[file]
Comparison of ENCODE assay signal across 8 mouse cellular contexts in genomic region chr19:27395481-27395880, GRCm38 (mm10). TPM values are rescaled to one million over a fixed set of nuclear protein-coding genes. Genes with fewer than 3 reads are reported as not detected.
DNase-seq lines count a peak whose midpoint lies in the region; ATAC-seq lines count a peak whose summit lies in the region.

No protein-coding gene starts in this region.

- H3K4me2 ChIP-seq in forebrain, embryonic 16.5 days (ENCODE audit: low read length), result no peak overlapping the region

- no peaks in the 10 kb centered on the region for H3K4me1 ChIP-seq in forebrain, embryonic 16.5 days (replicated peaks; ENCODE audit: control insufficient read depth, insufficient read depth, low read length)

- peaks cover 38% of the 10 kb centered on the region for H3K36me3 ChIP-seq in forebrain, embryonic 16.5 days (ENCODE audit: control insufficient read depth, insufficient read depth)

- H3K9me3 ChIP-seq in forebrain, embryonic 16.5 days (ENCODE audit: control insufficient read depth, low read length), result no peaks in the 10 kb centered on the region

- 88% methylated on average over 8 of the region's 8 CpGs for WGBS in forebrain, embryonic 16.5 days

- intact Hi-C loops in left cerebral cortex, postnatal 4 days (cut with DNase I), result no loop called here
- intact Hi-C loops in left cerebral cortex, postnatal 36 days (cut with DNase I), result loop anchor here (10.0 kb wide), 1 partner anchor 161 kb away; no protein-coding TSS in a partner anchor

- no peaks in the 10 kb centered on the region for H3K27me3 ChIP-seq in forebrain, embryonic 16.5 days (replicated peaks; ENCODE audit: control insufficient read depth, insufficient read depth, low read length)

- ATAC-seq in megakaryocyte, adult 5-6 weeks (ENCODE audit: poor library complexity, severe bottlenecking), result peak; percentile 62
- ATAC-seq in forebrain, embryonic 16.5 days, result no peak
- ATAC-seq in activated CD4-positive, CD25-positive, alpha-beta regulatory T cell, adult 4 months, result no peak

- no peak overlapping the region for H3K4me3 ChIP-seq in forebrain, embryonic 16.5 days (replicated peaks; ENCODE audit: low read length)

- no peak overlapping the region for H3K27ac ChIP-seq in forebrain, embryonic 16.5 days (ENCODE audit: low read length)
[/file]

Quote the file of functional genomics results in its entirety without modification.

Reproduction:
Comparison of ENCODE assay signal across 8 mouse cellular contexts in genomic region chr19:27395481-27395880, GRCm38 (mm10). TPM values are rescaled to one million over a fixed set of nuclear protein-coding genes. Genes with fewer than 3 reads are reported as not detected.
DNase-seq lines count a peak whose midpoint lies in the region; ATAC-seq lines count a peak whose summit lies in the region.

No protein-coding gene starts in this region.

- H3K4me2 ChIP-seq in forebrain, embryonic 16.5 days (ENCODE audit: low read length), result no peak overlapping the region

- no peaks in the 10 kb centered on the region for H3K4me1 ChIP-seq in forebrain, embryonic 16.5 days (replicated peaks; ENCODE audit: control insufficient read depth, insufficient read depth, low read length)

- peaks cover 38% of the 10 kb centered on the region for H3K36me3 ChIP-seq in forebrain, embryonic 16.5 days (ENCODE audit: control insufficient read depth, insufficient read depth)

- H3K9me3 ChIP-seq in forebrain, embryonic 16.5 days (ENCODE audit: control insufficient read depth, low read length), result no peaks in the 10 kb centered on the region

- 88% methylated on average over 8 of the region's 8 CpGs for WGBS in forebrain, embryonic 16.5 days

- intact Hi-C loops in left cerebral cortex, postnatal 4 days (cut with DNase I), result no loop called here
- intact Hi-C loops in left cerebral cortex, postnatal 36 days (cut with DNase I), result loop anchor here (10.0 kb wide), 1 partner anchor 161 kb away; no protein-coding TSS in a partner anchor

- no peaks in the 10 kb centered on the region for H3K27me3 ChIP-seq in forebrain, embryonic 16.5 days (replicated peaks; ENCODE audit: control insufficient read depth, insufficient read depth, low read length)

- ATAC-seq in megakaryocyte, adult 5-6 weeks (ENCODE audit: poor library complexity, severe bottlenecking), result peak; percentile 62
- ATAC-seq in forebrain, embryonic 16.5 days, result no peak
- ATAC-seq in activated CD4-positive, CD25-positive, alpha-beta regulatory T cell, adult 4 months, result no peak

- no peak overlapping the region for H3K4me3 ChIP-seq in forebrain, embryonic 16.5 days (replicated peaks; ENCODE audit: low read length)

- no peak overlapping the region for H3K27ac ChIP-seq in forebrain, embryonic 16.5 days (ENCODE audit: low read length)